1. It is easier.

When you don’t have to worry about sleeping in clothes, things start to get easier. You don’t have to buy pajamas, which can save you money. You have less clothes to wash and less clothes to put away. You may have to clean your bed sheets more often, but not nearly as often as you’d have to wash your pajamas when you run out.

2. It forces you to be ready to go more often.

Some people get off of work, change into their pajamas, and use this as an excuse to stay home the rest of the evening. This can lead to a more sedentary lifestyle, which has been attributed to things like weight gain.[1] When you keep your regular clothes on, you tend to go out more often and that’s a good thing.

3. It can make you feel happier and more free.

Just imagine the feeling of laying in bed naked. You’re free of your pants and underwear. Women, you’re not wearing a constrictive bra. It’s just you sandwiched between two cool sheets. The feeling just makes you want to smile and it makes you feel more free. Everyone can use that kind of good feeling every now and then, and it may even help you be happier as a person.

4. Skin-on-skin contact is the best.

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    If you’re married, or living with your significant other, sleeping naked gives a greater chance of skin-on-skin contact, especially when it comes to cuddling. This kind of contact can also lead to a more active sex life. All of this releases copious amounts of oxytocin, which is the neurotransmitter that helps you feel those good feelings about your significant other.[2]

    5. It could lead to better sleep.

    Let’s revisit the scenario I described above. There are no drawstrings or clothes getting tangled in sheets. You don’t have to worry about shirts getting twisted. All of these distractions go away when you sleep naked and it may help you get better, deeper sleep. You don’t need science to tell you that better, deeper sleep only helps you be healthier.

    6. It can help your skin.

    For once your body gets to breathe. Your private parts, armpits, and feet are generally restricted all day and are often covered by multiple layers, even in the summer time. Give those parts a chance to air out and breathe. This can lower the risk of skin diseases, like athlete’s foot, that result from wet, restricted skin.[3]

    7. It helps you regulate your cortisol.

    Cortisol is a very strange chemical in the body but it can do a lot of damage. When you sleep naked, it helps keep your body temperature at the optimal ranges so your body can better create cortisol. If you sleep overheated your cortisol levels tend to stay high, even after you wake up. This can lead to increased anxiety, cravings for bad food, weight gain, and more terrible things.[4] Sleep naked so you can keep your body temperature down and sleep well so your body can properly produce and regulate cortisol.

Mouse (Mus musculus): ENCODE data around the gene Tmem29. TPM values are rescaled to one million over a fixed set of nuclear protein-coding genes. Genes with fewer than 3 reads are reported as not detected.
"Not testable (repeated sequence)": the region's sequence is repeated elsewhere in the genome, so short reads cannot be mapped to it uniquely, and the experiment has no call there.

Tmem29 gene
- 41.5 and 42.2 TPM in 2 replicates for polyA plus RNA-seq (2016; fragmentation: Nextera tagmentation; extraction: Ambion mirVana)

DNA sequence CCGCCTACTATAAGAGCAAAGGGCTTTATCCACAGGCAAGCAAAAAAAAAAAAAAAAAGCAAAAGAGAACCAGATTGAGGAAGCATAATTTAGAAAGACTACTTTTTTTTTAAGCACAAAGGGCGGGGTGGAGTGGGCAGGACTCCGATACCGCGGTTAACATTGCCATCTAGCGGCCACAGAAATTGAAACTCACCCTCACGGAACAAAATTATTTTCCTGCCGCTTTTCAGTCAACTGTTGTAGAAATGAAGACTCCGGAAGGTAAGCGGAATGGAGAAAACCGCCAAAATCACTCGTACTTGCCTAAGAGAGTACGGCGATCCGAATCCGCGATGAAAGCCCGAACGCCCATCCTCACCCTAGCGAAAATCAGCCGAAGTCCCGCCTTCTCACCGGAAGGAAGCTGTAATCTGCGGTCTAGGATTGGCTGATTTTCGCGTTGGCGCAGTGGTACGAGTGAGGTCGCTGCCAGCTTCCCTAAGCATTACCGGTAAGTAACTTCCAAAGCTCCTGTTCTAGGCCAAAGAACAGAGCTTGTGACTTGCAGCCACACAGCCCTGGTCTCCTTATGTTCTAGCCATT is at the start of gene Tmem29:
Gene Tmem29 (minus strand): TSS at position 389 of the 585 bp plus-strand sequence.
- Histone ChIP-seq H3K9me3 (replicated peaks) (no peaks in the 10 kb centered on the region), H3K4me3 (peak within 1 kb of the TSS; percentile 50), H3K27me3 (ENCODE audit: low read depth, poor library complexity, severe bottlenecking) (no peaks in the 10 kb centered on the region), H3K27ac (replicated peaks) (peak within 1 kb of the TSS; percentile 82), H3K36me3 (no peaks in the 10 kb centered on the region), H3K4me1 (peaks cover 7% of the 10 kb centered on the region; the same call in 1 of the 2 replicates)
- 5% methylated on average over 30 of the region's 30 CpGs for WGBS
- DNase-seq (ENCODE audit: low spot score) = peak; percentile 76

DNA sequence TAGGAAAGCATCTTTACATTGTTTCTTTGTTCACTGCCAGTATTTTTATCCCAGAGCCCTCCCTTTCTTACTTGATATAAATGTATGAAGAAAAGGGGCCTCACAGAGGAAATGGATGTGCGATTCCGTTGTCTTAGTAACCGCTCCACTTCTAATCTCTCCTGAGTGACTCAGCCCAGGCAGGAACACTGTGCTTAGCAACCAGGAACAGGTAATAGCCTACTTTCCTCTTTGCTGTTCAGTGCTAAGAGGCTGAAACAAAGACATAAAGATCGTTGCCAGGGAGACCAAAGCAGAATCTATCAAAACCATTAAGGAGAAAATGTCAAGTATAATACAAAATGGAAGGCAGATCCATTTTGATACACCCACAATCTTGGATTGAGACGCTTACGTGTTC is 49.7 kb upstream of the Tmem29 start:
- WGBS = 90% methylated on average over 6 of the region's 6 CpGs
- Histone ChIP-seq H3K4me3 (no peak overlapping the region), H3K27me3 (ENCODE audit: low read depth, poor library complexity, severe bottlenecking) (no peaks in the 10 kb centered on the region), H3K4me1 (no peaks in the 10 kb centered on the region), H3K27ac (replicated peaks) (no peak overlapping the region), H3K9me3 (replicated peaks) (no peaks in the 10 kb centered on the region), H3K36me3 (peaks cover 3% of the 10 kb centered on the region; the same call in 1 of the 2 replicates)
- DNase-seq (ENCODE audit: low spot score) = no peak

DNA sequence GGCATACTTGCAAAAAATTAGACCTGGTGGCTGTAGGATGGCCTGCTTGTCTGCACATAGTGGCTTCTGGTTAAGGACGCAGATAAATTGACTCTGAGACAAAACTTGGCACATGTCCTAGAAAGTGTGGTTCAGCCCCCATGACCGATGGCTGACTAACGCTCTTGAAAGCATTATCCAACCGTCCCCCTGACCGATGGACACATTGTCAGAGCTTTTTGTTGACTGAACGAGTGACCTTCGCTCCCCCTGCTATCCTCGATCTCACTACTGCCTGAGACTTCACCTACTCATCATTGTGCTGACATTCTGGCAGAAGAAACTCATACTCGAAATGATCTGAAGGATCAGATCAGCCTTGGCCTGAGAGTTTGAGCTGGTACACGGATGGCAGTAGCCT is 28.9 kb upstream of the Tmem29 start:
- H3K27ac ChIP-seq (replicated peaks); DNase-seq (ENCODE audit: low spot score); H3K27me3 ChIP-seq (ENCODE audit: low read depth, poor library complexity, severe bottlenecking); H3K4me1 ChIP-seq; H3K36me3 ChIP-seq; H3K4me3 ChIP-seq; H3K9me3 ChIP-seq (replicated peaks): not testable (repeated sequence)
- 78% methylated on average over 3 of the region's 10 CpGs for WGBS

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    8. It balances your melatonin and growth hormone.

    Continuing along that same vein, keeping your sleeping environment below 70 degrees (F) every night can help your body regulate its melatonin and growth hormone levels. These chemicals help the body do things like prevent aging and are essential to good health. When you sleep in clothes, your body heats up and prevents effective use of these hormones. In other words, sleeping with clothes on makes you grow old faster.

    9. It can keep your sex organs happier.

    For men, the cooler sleeping conditions allows your testes to remain at a cooler temperature. This helps keep your sperm healthy and your reproductive systems functioning as normal. For women, the cooler and more airy sleeping conditions can actually help prevent yeast infections. Yeast grows better in warm, moist conditions.[5] When it’s cooler and dryer, the growth of yeast is prevented.

    10. Sleeping in the summer is more bearable.

      Summertime is a tricky time to get good sleep. If you don’t have air conditioning, then you may find your bedroom a bit stuffy at night.

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      Shedding those bedtime clothes can help the bedroom feel more comfortable. You may even be able to turn the A/C off on those cooler nights, which can save you a few bucks on your electricity bill.

      Don’t wake up drenched in sweat again because your thermostat is downstairs and the hot air expands up to your bedroom where the thermostat can’t read the warm temperatures.

      Sleep well with your naked body!

      With these tips in mind, it’s time to start taking off your clothes at night!

      Of course, there are times where clothes are preferable. If you are ill or it’s cold outside, then you should sleep with clothes on to help you stay warm and prevent further illness. Otherwise, go commando!

      If you’re looking for more tips to sleep well and get up feeling energetic, I recommend you to check out this guide:

      Want to Feel More Energized Throughout the Day? Start With This

      Reference